In Pasadena, Calif., a sculptor erected one 14 ft. high out of steel to mark the road and hold food drives.
In San Antonio a restaurant put a 24-footer up, and locals argue whether it is art or an advertisement.
But Tom Schmitt of Westport, Mass., raised his large pine timber fork as a sort of conversation piece, a literal fork in the road at the place of a symbolic fork for travelers.
Like most New Englanders, Tom Schmitt and his wife Kate would send directions to visiting friends and relatives, using the familiar descriptive phrase, “When you come to the fork in the road,” to explain which way to turn.
Getting to their home, involved their own personal “fork” at the intersection of Old Harbor and River Roads. Occasionally, the Schmitts would wonder aloud about that term’s literal interpretation, and from time to time imagined how drivers might react if — upon reaching the intersection — they might actually encounter a large fork.
“I drive past this location, this fork in the road, at least ten times per week,” said the artist. He also had lived for a time in Pasadena, Calif., where he was inspired by the sculptor’s fork near the highway (although it is no longer there.)
Constructing The Fork
Last Spring — during a visit to Delano’s sawmill in Dartmouth, Mass., to pick up lumber for a boat project —Schmitt noticed large pieces of clear pine timber that had been sawed from trees felled near a power line right-of-way. Thinking they might become fork construction material, Schmitt loaded them onto his truck along with the boat lumber.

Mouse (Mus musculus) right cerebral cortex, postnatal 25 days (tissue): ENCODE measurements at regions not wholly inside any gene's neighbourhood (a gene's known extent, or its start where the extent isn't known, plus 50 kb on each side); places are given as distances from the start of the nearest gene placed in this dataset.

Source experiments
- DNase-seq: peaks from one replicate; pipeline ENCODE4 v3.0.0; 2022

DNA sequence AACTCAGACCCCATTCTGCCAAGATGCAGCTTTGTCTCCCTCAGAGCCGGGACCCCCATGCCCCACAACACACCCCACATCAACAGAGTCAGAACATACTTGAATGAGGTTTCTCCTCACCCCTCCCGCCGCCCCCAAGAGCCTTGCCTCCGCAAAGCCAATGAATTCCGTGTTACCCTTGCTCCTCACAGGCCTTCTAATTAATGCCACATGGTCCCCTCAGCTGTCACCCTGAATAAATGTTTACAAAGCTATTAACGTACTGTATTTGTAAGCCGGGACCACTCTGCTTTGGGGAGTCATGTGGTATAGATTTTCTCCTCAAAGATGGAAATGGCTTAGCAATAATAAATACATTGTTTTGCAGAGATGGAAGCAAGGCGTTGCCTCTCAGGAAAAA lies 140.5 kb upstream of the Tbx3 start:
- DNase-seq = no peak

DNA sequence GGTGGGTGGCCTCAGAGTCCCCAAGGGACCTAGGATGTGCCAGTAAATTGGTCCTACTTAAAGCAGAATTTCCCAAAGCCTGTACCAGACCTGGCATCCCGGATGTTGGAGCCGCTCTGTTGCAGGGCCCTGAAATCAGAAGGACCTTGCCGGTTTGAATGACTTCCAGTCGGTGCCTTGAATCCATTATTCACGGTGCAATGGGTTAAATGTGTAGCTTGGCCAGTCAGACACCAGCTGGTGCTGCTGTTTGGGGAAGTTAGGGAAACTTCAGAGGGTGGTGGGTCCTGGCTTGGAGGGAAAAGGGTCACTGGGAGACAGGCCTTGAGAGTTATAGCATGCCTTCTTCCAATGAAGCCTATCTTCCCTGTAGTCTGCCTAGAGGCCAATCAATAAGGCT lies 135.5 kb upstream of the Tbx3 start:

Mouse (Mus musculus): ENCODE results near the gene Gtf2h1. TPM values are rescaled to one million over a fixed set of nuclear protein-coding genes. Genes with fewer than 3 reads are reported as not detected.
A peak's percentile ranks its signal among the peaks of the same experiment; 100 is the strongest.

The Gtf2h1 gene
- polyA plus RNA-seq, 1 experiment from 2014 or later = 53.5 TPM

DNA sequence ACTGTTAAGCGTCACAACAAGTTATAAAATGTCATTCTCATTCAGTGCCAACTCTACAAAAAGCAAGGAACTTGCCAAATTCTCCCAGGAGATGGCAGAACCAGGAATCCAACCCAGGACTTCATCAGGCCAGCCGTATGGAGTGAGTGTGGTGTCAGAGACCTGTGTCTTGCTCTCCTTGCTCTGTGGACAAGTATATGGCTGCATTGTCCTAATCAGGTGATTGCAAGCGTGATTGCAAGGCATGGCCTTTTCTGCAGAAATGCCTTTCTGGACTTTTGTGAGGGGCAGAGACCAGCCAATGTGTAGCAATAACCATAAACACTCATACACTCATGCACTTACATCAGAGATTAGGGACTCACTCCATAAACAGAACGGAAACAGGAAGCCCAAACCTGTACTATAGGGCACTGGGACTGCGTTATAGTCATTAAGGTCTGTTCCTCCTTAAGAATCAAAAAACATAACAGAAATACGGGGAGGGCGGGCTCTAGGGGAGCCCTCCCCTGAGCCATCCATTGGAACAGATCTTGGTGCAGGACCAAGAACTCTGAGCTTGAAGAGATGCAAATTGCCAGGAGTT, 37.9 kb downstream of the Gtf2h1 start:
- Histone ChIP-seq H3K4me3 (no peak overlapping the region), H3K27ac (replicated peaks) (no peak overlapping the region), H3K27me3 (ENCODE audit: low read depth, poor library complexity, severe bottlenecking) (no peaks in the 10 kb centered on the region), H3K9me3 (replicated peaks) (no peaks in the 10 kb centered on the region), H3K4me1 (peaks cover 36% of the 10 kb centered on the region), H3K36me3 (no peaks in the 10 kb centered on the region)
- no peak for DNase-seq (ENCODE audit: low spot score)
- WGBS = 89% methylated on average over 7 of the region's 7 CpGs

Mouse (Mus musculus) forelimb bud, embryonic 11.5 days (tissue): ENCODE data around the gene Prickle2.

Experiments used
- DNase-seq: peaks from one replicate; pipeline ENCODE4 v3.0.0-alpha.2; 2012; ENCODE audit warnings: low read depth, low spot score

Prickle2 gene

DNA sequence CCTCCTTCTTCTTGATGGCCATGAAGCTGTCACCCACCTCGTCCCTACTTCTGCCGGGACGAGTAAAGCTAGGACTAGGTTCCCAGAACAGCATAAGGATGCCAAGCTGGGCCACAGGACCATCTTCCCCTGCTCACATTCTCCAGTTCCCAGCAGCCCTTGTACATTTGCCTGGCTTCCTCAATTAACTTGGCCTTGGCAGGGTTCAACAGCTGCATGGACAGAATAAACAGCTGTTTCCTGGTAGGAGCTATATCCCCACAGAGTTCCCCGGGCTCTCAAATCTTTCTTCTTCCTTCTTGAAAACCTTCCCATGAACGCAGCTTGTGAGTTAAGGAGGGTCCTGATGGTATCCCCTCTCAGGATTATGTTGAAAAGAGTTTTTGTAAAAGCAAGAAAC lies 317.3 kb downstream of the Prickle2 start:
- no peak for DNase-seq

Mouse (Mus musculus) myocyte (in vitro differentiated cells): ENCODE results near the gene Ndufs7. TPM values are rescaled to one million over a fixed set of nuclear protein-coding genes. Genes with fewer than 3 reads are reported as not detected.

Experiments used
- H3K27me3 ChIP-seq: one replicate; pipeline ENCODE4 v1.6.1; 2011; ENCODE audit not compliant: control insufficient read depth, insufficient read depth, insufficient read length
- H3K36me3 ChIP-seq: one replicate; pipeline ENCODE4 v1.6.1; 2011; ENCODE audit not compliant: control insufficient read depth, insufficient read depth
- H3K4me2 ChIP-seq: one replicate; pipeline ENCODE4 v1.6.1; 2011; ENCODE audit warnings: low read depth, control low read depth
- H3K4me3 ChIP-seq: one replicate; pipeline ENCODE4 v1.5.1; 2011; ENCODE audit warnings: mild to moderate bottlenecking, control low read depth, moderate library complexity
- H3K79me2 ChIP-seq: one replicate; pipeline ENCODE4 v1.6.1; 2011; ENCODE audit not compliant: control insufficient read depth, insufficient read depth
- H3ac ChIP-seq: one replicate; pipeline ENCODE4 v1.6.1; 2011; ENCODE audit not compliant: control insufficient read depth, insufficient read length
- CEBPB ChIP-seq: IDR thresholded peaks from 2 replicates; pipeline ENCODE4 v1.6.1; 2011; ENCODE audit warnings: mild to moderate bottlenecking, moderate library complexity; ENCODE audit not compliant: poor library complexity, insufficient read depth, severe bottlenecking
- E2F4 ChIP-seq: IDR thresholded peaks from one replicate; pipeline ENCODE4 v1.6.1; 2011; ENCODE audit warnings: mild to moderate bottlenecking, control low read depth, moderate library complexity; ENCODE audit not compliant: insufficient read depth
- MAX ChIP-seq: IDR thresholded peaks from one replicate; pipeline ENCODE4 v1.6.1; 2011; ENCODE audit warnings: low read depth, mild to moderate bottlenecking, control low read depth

On the way back to Westport, he began to think about how to fashion a large, reasonable facsimile of a silver table fork. First, he measured the Delano timber to determine how big he could make the fork. Then, using a real fork from the kitchen drawer and a set of dividers, Schmitt figured out measurements to use for the sculpture.
With these dimensions, he sketched the fork design on a piece of scrap paper and later transferred them to the pine timber using a tape measure, straight edge and large Sharpie pen.
“First, I determined how big I wanted to make the fork and then did a detailed drawing, using a real fork as a model,” said Schmitt. “I then determined the angle of the tines, relative to the shank, faired the edges of two timbers where they would be, and then epoxied and bolted them together. After the epoxy set, I removed the bolts, and drew a template of the fork on the timbers.”
Given the fork’s size — about 10 ft. long and weighing more than 100 lbs.— it was too large for most saws.
“I then drilled three holes at the base of the tines and, using a chain saw, roughly cut out the shape of the fork,” he added.
He “sculpted” the remainder using a power planer, gouge, chisel, rasp and sander.